The estate of cyclist Marika Stone has filed a $32 million lawsuit against the driver alleged to have run her down and killed her while high on prescription drugs.

The monetary damages sought from Shantel Lynn Witt, 41, might seem high, but are appropriate given the circumstances, according to attorney Nathan Steele, who represents Stone’s estate. The 38-year-old Stone was a Bend dentist and recently divorced mother of two young children.

“It is a shocking number,” Steele said. “But consider that this was a young doctor with a very successful practice, and the economic damages reflect a loss of income for the course of a lifetime.”

Steele said the dollar amount sought is likely to come down after he gets input from vocational and financial experts.

On the day she died, Dec. 30 of last year, Stone, an avid cyclist, was riding south on an open, flat section of Dodds Road in unincorporated Deschutes County east of Bend, following behind two other riders. Witt was heading the other way in a 2002 GMC Sierra pickup at speeds exceeding 50 mph, according to the lawsuit filed Friday in Deschutes County Circuit Court. Witt allegedly crossed the full length of the opposite lane, veering into the gravel, striking Stone and killing her instantly.

Stone’s helmet was “obliterated” by the impact, the lawsuit states.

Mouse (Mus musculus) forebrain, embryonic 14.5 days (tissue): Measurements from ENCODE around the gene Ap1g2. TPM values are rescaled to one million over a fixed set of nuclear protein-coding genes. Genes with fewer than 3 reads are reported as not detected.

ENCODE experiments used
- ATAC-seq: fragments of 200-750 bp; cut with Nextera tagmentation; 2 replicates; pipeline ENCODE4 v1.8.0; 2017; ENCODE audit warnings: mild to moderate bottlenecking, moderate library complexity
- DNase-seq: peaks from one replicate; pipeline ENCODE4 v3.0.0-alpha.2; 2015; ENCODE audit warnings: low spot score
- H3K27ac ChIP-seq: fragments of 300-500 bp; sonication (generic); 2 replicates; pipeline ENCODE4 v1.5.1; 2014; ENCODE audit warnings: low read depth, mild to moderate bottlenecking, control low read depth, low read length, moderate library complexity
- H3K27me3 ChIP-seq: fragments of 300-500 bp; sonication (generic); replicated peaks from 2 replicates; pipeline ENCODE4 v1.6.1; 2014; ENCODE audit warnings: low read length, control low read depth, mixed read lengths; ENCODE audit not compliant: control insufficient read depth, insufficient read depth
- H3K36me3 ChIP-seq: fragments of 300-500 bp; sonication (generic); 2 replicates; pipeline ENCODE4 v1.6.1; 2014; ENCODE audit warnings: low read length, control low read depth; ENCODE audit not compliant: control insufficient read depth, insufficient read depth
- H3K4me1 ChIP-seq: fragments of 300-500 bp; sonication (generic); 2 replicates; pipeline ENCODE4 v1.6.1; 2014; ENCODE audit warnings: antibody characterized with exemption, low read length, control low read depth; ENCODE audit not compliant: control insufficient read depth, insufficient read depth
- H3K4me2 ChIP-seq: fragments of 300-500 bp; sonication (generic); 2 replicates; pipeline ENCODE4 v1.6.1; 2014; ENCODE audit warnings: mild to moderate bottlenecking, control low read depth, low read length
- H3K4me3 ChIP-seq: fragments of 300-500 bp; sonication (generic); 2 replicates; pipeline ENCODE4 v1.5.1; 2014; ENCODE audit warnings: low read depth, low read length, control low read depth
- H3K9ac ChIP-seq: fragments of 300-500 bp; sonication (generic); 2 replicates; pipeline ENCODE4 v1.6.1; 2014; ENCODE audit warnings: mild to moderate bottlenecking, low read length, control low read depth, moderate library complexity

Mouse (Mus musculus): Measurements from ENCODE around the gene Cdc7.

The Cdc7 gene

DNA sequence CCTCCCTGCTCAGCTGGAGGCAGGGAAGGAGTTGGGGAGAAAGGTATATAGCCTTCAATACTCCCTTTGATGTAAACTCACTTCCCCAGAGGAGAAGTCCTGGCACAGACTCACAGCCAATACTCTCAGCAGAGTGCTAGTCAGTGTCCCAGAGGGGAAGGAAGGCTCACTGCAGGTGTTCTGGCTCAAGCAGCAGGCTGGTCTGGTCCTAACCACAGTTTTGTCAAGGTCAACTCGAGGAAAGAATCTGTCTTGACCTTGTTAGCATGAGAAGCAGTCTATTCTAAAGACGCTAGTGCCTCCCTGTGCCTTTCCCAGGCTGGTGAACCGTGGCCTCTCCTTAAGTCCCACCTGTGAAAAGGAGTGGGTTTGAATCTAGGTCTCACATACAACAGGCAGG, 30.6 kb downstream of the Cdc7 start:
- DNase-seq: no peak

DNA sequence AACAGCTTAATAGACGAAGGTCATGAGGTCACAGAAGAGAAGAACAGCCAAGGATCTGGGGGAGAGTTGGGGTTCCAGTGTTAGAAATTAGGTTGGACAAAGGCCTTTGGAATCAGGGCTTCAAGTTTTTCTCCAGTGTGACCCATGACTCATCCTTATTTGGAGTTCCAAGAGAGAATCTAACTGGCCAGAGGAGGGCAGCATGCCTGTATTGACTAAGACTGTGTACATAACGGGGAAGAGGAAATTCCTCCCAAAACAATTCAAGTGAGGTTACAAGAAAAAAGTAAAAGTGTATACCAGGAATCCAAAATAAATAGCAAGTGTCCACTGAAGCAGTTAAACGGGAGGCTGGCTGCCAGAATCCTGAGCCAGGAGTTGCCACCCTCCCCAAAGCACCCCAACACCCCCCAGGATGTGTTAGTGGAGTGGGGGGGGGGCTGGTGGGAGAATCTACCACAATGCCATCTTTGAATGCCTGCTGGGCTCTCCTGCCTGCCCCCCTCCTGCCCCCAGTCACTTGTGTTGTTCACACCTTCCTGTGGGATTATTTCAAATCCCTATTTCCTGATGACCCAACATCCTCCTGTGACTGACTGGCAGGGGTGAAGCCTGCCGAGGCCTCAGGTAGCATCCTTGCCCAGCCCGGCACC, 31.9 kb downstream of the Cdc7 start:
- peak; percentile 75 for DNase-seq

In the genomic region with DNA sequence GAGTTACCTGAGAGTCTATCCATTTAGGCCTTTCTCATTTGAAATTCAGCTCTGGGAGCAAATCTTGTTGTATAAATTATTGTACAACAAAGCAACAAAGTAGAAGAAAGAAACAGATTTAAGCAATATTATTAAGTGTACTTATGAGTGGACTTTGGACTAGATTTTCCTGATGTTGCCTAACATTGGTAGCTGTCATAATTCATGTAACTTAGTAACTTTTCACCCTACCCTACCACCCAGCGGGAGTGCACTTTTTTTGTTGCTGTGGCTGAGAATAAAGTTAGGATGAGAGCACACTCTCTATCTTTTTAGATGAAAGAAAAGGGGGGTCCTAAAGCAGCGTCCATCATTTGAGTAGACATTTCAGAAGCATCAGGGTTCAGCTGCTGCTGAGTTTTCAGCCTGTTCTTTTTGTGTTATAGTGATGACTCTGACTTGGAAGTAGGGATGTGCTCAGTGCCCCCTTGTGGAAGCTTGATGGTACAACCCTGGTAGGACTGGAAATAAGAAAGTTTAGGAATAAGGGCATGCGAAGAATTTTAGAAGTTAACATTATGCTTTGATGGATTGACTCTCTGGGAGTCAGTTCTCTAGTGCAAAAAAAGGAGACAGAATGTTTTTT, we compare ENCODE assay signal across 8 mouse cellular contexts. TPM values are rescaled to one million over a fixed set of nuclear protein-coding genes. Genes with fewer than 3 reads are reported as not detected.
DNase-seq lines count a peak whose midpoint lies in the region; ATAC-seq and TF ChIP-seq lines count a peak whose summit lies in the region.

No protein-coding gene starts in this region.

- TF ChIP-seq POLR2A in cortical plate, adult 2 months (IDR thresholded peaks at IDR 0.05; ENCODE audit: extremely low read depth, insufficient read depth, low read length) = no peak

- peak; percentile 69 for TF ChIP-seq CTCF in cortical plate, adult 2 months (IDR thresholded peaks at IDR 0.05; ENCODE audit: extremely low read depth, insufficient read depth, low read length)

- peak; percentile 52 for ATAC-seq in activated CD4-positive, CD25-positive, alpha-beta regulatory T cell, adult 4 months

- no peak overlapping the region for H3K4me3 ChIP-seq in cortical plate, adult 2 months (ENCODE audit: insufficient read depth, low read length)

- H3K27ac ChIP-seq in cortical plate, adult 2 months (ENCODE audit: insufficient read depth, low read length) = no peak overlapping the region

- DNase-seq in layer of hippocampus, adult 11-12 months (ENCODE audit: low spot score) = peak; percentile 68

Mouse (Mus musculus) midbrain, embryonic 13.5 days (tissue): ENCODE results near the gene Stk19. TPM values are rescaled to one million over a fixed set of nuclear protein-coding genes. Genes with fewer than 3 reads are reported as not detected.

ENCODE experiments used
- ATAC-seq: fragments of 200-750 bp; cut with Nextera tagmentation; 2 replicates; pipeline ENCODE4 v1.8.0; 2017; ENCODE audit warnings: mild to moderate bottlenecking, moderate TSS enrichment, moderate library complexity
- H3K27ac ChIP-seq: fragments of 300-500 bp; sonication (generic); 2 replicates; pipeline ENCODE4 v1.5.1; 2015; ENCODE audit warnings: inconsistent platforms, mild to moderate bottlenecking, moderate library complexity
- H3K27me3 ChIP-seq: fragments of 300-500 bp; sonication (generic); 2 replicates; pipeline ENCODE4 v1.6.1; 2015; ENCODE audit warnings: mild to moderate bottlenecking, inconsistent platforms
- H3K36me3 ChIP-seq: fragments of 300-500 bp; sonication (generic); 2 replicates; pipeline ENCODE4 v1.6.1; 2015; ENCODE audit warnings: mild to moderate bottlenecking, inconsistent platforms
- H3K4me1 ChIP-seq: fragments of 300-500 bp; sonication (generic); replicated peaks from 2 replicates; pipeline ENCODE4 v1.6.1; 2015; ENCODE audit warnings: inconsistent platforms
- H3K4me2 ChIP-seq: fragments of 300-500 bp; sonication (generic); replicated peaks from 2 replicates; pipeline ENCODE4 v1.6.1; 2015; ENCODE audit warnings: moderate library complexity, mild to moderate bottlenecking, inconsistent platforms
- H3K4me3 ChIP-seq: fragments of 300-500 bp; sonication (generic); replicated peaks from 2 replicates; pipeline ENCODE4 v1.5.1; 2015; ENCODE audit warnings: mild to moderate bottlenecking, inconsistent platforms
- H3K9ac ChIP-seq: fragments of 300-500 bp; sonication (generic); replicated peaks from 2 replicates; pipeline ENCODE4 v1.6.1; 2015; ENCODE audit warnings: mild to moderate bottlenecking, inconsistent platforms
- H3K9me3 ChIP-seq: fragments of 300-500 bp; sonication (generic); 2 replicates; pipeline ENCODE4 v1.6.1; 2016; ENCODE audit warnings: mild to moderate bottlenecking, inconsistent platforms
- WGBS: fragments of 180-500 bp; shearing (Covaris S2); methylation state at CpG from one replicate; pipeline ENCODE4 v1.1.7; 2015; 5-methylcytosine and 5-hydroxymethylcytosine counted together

Her body came to rest in a ditch beside the road.

Responding law enforcement officers say that after hitting Stone, Witt continued on the road a ways before stopping and driving back to the scene in reverse, the lawsuit states. Once there, Witt is alleged to have sworn at the presence of bicyclists on the road, and could be overheard on her phone telling a person that she believed she had just killed someone.

In the moments after the collision, Witt is described in the lawsuit as appearing glassy-eyed, lethargic and unable to track conversations. After getting out of her two-ton vehicle, the lawsuit states, she walked in a manner that “resembled a person walking on the deck of a moving boat or ship. She unnecessarily held her arms out to her sides as if she was anticipating a fall.”

Witt didn’t know what day it was, according to the lawsuit.

She refused a test for alcohol, then failed three field sobriety tests, according to the lawsuit, which also states she admitted to taking hydrocodone and soma, a muscle relaxer, before getting in her pickup to go shopping in Bend.

Witt was charged with first-degree manslaughter. Her trial is set for next year.

The wrongful death lawsuit claims that Witt was high on a trio of prescription drugs that together affect a human similar to heroin, or other illicit narcotics. And like heroin, the drug combination, known as the “Houston Cocktail” or the “Holy Trinity,” can be deadly.

“Defendant ingested various prescription medications that day including, but not limited to, a tranquilizer, a muscle relaxer, and an anti-anxiety drug,” the lawsuit states.

Much of the information about Witt’s medical history contained in the lawsuit came from the district attorney’s investigatory file on Witt. As a victim in this case, Stone’s family is entitled to view the file, according to Steele.

At the time of the collision, Witt was prescribed hydrocodone-acetaminophen, clonazepam, Carisprodol, Wellbutrin and Prozac, according to the lawsuit.

The suit opens the door for subsequent legal action against parties that may have supplied Witt with the prescriptions.

— Reporter: 541-383-0325,